The Bostonians

by Henry James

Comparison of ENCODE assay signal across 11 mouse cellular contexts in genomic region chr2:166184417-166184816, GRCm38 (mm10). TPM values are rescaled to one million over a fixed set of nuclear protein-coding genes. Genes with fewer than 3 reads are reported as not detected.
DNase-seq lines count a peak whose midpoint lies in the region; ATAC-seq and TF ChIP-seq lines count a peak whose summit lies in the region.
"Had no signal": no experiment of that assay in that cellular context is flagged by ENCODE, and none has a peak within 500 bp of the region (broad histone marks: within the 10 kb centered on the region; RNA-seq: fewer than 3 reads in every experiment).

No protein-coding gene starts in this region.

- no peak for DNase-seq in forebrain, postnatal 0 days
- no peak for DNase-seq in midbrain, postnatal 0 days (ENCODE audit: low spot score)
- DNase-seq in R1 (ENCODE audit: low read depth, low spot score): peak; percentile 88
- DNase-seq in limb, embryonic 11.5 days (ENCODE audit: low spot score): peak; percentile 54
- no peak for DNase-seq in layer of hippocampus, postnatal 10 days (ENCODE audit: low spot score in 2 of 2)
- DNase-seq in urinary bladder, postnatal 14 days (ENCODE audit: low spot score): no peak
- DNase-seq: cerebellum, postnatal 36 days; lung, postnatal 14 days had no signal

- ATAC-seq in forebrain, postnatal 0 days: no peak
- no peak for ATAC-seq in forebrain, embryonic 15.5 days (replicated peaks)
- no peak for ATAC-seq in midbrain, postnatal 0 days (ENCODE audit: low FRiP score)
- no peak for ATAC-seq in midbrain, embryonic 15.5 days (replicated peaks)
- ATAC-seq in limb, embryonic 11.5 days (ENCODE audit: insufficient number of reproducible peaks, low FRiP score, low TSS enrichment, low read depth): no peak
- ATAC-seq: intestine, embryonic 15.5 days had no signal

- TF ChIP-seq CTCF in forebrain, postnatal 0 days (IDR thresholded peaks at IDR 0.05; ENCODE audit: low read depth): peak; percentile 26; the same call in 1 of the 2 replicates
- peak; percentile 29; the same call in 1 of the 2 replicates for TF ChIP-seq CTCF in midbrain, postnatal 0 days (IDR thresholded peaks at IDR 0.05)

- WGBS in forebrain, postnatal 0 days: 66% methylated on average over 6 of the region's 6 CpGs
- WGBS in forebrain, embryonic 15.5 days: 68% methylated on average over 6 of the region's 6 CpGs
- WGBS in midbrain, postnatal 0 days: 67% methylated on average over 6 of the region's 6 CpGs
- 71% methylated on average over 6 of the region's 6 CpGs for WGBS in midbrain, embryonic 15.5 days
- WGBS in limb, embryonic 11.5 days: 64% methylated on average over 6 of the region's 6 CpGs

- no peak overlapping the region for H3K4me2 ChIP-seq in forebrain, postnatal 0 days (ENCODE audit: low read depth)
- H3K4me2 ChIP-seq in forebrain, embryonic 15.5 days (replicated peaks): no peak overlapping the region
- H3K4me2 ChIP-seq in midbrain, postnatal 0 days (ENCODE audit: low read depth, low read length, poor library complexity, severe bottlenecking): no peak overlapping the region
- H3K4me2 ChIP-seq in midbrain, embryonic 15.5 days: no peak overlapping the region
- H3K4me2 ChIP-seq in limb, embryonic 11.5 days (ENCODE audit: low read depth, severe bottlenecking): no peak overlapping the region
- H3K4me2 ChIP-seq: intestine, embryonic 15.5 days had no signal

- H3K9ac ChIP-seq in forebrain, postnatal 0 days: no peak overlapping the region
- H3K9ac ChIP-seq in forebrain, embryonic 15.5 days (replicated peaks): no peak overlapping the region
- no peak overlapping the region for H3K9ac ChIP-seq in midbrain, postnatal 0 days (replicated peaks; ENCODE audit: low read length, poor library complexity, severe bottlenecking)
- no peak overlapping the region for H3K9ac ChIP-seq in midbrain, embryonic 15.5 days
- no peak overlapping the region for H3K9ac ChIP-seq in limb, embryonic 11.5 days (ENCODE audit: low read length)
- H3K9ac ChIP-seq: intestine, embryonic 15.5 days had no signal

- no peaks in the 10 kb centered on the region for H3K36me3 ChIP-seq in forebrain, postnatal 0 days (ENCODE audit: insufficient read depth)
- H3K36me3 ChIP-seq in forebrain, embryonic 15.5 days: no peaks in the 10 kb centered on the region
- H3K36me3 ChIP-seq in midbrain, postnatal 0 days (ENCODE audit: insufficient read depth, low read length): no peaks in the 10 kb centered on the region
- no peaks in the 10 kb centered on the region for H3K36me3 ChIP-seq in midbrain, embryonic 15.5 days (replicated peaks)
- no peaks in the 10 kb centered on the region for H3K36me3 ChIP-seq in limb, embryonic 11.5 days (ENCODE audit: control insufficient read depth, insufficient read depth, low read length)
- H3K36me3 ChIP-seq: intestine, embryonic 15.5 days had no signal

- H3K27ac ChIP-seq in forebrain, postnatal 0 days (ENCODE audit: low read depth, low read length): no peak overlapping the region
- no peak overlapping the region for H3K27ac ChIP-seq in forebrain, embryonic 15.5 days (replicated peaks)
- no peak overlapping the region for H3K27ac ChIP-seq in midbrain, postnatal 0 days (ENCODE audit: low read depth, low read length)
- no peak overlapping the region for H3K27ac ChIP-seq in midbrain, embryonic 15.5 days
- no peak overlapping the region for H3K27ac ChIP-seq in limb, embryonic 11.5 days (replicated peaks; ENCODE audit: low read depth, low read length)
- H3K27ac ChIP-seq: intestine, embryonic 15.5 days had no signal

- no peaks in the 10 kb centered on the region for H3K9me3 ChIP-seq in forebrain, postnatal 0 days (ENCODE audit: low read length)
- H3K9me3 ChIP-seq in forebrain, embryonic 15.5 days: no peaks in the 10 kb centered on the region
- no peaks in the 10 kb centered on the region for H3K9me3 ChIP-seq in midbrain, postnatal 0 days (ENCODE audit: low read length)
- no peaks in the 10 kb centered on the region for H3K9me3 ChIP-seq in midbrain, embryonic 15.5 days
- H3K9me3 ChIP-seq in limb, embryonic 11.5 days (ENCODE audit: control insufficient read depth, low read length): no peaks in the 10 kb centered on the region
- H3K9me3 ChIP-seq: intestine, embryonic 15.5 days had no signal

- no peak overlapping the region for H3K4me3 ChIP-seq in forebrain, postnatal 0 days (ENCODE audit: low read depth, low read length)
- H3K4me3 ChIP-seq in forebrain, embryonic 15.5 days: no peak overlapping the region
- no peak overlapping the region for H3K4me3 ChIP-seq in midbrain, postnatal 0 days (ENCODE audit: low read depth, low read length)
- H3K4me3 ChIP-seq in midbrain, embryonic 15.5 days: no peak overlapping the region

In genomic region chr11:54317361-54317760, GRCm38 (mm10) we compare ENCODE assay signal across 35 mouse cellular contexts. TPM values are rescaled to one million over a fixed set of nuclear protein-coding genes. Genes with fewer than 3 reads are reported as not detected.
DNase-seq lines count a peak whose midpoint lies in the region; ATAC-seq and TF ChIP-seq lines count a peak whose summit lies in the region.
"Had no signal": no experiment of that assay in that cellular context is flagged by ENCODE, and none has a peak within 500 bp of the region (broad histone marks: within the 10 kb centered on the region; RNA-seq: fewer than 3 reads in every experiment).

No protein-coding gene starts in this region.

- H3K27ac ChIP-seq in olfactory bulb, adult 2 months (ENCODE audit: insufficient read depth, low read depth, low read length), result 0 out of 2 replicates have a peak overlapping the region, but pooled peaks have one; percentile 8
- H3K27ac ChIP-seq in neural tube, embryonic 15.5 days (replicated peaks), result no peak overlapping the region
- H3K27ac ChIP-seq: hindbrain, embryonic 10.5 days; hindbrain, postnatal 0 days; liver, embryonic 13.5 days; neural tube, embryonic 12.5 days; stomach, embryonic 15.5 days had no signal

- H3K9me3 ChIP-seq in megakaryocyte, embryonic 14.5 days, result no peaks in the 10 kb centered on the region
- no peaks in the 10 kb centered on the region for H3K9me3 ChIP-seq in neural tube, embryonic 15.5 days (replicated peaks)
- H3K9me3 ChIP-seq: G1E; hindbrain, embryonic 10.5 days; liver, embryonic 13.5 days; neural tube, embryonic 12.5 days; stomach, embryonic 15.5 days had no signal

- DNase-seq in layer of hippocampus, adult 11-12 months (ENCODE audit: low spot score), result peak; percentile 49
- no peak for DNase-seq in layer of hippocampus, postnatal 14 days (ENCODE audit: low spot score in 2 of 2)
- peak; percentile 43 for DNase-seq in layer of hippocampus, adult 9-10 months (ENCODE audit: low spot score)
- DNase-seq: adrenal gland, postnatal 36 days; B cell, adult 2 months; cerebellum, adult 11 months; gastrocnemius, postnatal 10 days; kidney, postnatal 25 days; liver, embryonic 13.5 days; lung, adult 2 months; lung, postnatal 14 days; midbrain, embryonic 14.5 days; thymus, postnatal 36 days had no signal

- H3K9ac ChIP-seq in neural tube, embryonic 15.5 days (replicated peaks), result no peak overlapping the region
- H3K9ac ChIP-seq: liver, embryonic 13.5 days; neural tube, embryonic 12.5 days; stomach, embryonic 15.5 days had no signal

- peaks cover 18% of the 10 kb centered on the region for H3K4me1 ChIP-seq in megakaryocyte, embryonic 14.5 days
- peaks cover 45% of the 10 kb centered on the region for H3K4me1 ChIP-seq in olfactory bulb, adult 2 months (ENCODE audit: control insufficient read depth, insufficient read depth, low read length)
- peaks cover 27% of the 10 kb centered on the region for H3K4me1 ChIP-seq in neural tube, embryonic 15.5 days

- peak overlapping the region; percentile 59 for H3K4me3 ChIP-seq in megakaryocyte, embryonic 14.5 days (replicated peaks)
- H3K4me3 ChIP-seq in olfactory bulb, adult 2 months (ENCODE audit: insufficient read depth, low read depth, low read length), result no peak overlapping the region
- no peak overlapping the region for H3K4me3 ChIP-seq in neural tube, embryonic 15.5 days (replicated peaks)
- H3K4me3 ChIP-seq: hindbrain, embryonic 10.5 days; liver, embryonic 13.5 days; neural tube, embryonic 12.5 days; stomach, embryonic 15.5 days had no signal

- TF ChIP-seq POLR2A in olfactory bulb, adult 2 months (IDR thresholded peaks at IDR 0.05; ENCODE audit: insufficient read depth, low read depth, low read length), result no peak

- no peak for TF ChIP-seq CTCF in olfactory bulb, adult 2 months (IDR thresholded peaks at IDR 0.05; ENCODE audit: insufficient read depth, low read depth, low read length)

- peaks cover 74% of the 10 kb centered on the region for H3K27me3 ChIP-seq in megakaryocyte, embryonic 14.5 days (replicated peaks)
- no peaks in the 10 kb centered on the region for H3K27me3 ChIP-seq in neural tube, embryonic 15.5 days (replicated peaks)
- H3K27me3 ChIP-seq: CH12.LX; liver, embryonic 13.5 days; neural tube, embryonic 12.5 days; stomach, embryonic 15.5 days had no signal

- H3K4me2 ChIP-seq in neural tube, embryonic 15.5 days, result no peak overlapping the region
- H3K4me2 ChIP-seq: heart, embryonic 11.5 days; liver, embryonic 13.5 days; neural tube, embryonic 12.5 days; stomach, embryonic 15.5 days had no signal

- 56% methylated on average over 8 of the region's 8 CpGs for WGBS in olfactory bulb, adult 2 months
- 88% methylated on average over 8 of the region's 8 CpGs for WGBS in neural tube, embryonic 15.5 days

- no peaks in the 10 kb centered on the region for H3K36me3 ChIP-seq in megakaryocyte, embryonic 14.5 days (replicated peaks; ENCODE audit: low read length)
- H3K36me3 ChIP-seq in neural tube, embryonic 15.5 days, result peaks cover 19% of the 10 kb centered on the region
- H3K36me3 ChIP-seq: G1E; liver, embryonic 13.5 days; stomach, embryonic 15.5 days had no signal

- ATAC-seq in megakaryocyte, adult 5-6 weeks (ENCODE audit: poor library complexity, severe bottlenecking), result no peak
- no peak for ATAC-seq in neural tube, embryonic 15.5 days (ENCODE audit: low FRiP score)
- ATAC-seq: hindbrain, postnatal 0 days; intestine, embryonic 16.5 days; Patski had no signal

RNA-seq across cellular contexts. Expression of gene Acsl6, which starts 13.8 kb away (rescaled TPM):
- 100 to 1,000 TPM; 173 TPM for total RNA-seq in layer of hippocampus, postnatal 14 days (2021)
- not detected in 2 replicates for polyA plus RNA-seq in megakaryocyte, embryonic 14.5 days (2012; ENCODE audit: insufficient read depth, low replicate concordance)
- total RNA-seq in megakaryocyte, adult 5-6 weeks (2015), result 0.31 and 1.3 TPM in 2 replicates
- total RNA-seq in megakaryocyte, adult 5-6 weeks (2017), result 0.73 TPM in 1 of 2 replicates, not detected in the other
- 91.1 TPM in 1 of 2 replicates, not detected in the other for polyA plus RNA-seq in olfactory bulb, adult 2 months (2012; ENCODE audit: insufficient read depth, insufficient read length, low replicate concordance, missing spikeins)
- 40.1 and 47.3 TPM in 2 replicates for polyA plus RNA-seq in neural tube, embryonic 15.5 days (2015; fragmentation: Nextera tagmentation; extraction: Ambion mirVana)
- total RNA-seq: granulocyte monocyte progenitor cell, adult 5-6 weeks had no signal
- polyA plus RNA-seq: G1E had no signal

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Olive thought she knew the worst, as we have perceived; but the worst was really something she could not know, inasmuch as up to this time Verena chose as little to confide to her on that one point as she was careful to expatiate with her on every other. The change that had taken place in the object of Basil Ransom's merciless devotion since the episode in New York was, briefly, just this change—that the words he had spoken to her there about her genuine vocation, as distinguished from the hollow and factitious ideal with which her family and her association with Olive Chancellor had saddled her—these words, the most effective and penetrating he had uttered, had sunk into her soul and worked and fermented there. She had come at last to believe them, and that was the alteration, the transformation. They had kindled a light in which she saw herself afresh and, strange to say, liked herself better than in the old exaggerated glamour of the lecture-lamps. She could not tell Olive this yet, for it struck at the root of everything, and the dreadful, delightful sensation filled her with a kind of awe at all that it implied and portended. She was to burn everything she had adored; she was to adore everything she had burned. The extraordinary part of it was that though she felt the situation to be, as I say, tremendously serious, she was not ashamed of the treachery which she—yes, decidedly, by this time she must admit it to herself—she meditated. It was simply that the truth had changed sides; that radiant image began to look at her from Basil Ransom's expressive eyes. She loved, she was in love—she felt it in every throb of her being. Instead of being constituted by nature for entertaining that sentiment in an exceptionally small degree (which had been the implication of her whole crusade, the warrant for her offer of old to Olive to renounce), she was framed, apparently, to allow it the largest range, the highest intensity. It was always passion, in fact; but now the object was other. Formerly she had been convinced that the fire of her spirit was a kind of double flame, one half of which was responsive friendship for a most extraordinary person, and the other pity for the sufferings of women in general. Verena gazed aghast at the colourless dust into which, in three short months (counting from the episode in New York), such a conviction as that could crumble; she felt it must be a magical touch that could bring about such a cataclysm. Why Basil Ransom had been deputed by fate to exercise this spell was more than she could say—poor Verena, who up to so lately had flattered herself that she had a wizard's wand in her own pocket.